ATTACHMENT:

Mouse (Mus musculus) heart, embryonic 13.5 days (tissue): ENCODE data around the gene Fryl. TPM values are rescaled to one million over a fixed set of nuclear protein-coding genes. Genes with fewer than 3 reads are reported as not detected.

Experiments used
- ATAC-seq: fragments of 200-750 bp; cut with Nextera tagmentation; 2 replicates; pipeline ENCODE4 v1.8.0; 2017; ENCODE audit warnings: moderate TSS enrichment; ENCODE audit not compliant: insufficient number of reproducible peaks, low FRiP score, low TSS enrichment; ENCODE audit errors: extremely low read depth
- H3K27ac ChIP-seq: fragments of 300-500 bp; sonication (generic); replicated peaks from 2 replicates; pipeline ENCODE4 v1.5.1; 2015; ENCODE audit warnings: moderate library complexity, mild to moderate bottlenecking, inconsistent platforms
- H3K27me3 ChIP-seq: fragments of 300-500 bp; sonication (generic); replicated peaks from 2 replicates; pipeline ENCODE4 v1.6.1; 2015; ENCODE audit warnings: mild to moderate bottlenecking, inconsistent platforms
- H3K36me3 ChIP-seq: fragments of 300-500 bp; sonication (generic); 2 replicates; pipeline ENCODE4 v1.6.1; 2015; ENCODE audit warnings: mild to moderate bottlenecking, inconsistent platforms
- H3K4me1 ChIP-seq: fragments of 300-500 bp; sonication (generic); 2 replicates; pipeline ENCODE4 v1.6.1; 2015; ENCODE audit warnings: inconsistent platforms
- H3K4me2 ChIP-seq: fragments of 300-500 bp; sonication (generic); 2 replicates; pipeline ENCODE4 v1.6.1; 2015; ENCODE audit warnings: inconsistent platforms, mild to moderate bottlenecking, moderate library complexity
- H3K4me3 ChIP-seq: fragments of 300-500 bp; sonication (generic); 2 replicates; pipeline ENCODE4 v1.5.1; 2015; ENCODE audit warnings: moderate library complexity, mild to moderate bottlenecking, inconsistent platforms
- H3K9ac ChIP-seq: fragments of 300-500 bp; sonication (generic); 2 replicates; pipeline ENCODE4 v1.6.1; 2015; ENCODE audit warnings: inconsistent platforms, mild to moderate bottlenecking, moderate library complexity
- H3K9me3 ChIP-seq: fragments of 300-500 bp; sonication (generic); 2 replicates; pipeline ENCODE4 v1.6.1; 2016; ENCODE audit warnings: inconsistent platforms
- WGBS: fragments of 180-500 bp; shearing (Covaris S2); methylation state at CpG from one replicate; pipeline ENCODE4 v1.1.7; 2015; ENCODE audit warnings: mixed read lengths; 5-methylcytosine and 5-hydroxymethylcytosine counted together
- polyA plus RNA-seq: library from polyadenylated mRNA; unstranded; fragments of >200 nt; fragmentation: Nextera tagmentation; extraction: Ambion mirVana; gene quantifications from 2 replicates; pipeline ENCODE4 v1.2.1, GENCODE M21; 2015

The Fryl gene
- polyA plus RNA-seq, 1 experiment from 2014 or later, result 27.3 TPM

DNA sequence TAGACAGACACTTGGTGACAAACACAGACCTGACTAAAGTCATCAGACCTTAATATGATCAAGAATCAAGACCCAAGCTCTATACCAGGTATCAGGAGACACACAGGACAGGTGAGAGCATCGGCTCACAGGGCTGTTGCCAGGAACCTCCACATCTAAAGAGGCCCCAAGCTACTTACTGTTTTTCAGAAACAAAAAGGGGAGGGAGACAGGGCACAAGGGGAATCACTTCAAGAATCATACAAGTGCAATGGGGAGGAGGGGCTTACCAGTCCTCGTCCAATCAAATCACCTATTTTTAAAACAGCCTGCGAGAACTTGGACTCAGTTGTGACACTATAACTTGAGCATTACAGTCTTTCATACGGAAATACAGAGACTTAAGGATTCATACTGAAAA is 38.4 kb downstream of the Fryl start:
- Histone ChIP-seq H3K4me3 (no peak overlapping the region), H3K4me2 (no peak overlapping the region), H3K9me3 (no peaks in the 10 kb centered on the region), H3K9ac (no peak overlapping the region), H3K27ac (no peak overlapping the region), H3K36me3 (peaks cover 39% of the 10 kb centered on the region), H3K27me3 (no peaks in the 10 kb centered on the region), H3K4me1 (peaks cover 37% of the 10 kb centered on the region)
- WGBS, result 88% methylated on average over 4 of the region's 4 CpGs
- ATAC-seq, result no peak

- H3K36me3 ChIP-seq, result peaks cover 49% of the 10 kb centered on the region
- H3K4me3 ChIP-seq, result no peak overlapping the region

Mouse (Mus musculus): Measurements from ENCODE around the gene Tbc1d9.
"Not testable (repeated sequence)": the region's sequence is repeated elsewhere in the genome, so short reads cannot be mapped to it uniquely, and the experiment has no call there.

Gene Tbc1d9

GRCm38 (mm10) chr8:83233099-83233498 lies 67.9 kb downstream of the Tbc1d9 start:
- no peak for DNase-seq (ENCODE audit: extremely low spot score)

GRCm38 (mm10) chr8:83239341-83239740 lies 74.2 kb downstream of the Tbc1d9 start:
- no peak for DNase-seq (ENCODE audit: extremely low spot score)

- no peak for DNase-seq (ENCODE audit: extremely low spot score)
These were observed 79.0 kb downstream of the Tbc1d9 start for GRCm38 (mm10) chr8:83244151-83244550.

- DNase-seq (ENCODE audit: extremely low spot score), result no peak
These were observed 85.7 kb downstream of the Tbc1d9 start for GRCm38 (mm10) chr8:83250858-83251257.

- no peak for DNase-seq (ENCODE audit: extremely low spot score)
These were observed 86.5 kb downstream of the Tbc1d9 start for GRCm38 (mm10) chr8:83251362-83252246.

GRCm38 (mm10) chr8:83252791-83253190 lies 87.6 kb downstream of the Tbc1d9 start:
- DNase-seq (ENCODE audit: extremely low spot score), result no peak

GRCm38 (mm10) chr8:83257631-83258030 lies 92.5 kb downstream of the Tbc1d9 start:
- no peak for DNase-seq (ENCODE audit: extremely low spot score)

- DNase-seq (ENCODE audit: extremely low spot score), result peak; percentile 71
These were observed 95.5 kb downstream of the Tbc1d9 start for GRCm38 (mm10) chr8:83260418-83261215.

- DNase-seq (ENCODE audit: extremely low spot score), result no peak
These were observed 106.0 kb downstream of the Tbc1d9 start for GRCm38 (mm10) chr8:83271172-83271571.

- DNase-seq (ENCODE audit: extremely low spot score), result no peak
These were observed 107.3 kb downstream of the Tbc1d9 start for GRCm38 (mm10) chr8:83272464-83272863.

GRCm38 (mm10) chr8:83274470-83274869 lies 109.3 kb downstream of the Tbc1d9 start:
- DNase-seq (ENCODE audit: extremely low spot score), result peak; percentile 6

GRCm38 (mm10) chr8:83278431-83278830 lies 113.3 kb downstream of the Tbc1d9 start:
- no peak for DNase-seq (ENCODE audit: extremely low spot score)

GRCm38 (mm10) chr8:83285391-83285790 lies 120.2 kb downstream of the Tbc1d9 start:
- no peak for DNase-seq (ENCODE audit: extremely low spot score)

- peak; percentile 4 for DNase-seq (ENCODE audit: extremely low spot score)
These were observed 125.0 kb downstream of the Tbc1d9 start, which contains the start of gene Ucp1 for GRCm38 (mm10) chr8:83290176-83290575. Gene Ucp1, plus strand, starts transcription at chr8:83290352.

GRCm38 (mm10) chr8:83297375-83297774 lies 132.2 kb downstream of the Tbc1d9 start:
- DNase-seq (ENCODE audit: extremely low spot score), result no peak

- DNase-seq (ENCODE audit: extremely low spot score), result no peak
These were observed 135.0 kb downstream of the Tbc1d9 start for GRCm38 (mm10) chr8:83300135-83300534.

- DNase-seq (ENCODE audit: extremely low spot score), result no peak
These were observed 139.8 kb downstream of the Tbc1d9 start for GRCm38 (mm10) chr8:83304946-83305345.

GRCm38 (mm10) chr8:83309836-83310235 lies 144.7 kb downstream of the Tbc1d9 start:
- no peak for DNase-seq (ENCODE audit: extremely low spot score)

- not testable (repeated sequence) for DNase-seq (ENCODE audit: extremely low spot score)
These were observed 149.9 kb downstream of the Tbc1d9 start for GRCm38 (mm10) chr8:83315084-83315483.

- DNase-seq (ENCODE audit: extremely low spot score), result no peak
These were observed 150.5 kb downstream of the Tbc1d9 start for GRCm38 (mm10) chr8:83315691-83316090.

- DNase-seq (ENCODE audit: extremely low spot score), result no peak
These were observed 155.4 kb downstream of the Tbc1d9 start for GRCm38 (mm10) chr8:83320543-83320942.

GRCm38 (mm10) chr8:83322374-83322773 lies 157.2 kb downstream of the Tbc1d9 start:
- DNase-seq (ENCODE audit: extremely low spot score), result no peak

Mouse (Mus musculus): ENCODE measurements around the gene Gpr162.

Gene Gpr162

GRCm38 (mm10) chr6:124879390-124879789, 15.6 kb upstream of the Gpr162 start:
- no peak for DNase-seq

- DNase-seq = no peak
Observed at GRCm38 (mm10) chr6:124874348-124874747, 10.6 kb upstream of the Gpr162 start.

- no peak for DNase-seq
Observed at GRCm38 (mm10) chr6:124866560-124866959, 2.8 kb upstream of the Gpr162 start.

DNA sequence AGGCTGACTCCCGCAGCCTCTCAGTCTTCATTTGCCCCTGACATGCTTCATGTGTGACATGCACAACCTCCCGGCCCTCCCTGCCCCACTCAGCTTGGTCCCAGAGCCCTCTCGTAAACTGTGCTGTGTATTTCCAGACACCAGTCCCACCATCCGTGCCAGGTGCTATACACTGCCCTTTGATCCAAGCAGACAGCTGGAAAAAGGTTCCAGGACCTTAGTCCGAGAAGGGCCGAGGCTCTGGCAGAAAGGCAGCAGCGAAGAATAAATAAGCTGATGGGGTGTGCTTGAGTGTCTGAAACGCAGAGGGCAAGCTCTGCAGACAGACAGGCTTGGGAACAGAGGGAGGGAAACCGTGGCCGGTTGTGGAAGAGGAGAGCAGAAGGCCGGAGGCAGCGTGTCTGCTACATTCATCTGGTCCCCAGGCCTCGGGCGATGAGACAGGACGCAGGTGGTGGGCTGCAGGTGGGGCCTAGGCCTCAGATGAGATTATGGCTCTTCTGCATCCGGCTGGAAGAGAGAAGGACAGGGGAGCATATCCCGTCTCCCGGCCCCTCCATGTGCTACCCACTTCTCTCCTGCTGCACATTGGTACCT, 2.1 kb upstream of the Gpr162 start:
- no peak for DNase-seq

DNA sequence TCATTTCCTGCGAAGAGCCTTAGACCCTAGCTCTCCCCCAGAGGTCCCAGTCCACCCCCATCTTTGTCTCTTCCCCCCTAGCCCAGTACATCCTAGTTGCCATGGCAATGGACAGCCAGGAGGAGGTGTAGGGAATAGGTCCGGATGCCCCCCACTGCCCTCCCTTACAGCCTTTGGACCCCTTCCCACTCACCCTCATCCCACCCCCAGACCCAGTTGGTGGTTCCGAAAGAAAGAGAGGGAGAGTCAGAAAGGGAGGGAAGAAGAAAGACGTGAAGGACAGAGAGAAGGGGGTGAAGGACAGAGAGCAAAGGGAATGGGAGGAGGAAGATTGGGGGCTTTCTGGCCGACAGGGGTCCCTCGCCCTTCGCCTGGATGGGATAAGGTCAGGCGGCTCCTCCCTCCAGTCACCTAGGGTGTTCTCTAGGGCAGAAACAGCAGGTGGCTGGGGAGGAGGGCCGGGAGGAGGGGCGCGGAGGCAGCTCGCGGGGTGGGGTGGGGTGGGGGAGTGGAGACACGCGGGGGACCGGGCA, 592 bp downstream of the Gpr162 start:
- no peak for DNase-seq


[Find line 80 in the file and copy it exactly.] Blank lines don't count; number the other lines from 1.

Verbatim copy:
- no peak for DNase-seq